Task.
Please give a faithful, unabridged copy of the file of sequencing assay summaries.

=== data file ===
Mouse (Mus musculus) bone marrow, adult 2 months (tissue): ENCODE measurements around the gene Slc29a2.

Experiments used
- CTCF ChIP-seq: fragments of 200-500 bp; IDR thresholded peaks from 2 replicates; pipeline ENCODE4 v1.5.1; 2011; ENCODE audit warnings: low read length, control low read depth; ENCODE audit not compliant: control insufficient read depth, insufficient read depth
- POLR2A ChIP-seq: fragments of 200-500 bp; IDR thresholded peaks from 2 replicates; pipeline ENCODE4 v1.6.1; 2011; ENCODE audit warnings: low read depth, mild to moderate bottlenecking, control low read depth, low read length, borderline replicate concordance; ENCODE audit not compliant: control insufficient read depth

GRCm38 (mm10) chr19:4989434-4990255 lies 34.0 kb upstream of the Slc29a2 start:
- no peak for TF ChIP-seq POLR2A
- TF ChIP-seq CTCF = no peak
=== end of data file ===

Mouse (Mus musculus) bone marrow, adult 2 months (tissue): ENCODE measurements around the gene Slc29a2.

Experiments used
- CTCF ChIP-seq: fragments of 200-500 bp; IDR thresholded peaks from 2 replicates; pipeline ENCODE4 v1.5.1; 2011; ENCODE audit warnings: low read length, control low read depth; ENCODE audit not compliant: control insufficient read depth, insufficient read depth
- POLR2A ChIP-seq: fragments of 200-500 bp; IDR thresholded peaks from 2 replicates; pipeline ENCODE4 v1.6.1; 2011; ENCODE audit warnings: low read depth, mild to moderate bottlenecking, control low read depth, low read length, borderline replicate concordance; ENCODE audit not compliant: control insufficient read depth

GRCm38 (mm10) chr19:4989434-4990255 lies 34.0 kb upstream of the Slc29a2 start:
- no peak for TF ChIP-seq POLR2A
- TF ChIP-seq CTCF = no peak